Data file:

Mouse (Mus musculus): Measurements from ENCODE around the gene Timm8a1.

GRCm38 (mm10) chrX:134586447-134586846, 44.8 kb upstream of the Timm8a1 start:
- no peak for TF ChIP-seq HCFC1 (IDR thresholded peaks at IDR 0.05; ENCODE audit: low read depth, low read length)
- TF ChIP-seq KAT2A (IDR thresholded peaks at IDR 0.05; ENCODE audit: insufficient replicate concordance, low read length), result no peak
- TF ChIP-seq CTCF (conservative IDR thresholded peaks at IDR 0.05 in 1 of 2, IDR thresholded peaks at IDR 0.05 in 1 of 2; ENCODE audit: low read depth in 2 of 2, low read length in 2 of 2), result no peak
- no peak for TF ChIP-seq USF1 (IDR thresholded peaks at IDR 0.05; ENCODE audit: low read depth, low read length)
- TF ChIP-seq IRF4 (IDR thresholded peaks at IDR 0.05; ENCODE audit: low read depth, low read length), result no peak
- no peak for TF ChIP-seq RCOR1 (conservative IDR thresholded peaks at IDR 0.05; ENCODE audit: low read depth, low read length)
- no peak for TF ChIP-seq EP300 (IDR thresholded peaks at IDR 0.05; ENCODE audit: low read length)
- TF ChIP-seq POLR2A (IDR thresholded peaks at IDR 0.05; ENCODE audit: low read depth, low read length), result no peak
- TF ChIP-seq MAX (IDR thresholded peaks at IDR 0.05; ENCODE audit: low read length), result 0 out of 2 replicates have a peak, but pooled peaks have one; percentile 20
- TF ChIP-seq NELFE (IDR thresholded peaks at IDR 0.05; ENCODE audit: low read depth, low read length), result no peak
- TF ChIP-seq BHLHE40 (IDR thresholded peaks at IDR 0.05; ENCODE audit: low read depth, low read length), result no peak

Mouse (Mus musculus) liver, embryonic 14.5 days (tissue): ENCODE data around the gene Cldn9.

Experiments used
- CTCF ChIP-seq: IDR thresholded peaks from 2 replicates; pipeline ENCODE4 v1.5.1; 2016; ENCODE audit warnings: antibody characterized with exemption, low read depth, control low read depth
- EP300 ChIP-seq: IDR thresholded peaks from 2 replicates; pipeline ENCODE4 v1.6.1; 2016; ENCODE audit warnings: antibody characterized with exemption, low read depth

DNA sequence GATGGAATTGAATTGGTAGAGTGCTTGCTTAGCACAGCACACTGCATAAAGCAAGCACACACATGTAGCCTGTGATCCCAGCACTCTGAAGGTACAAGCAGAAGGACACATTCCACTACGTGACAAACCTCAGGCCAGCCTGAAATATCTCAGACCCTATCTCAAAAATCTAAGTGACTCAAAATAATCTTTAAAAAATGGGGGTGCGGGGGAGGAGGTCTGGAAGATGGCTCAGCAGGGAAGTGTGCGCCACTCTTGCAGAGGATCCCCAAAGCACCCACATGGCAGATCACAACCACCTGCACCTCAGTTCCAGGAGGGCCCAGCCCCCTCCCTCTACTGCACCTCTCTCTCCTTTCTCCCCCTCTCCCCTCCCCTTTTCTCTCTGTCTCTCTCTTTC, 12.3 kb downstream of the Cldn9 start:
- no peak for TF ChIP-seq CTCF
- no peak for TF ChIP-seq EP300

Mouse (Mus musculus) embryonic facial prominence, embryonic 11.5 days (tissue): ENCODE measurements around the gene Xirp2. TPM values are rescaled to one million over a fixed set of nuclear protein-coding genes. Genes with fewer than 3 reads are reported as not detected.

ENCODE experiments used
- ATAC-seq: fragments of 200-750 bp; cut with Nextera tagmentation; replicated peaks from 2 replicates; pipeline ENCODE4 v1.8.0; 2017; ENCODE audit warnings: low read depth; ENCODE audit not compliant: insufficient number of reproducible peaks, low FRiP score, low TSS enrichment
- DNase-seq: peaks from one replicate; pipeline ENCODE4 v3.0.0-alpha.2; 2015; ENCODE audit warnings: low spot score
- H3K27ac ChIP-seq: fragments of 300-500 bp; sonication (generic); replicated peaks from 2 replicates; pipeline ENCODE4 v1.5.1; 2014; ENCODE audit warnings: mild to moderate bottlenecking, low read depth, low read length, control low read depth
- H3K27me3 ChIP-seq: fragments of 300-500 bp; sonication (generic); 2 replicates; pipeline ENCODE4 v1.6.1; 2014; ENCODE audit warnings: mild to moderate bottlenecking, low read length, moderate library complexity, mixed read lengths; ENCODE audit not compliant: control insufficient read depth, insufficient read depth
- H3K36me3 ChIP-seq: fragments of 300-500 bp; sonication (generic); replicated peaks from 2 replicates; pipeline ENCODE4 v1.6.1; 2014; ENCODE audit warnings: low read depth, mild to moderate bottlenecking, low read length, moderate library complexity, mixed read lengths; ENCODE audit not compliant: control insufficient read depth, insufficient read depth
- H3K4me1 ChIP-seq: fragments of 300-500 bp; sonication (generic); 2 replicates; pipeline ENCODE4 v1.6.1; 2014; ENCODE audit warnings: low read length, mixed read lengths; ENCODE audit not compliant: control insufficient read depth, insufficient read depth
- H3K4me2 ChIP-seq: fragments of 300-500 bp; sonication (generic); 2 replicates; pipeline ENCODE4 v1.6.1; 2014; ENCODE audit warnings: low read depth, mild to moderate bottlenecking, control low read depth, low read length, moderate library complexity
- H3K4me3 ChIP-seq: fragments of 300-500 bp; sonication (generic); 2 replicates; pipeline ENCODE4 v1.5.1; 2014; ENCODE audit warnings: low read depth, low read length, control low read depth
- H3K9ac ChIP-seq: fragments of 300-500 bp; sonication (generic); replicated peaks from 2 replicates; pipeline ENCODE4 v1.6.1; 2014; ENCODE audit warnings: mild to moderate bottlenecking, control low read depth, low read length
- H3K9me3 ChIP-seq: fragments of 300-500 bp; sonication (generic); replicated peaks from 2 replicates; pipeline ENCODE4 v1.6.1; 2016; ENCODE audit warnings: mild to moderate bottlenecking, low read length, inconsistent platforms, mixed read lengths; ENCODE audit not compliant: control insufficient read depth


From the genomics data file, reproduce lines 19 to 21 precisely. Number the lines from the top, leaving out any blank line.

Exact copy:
- no peak for TF ChIP-seq CTCF
- no peak for TF ChIP-seq EP300

Mouse (Mus musculus) embryonic facial prominence, embryonic 11.5 days (tissue): ENCODE measurements around the gene Xirp2. TPM values are rescaled to one million over a fixed set of nuclear protein-coding genes. Genes with fewer than 3 reads are reported as not detected.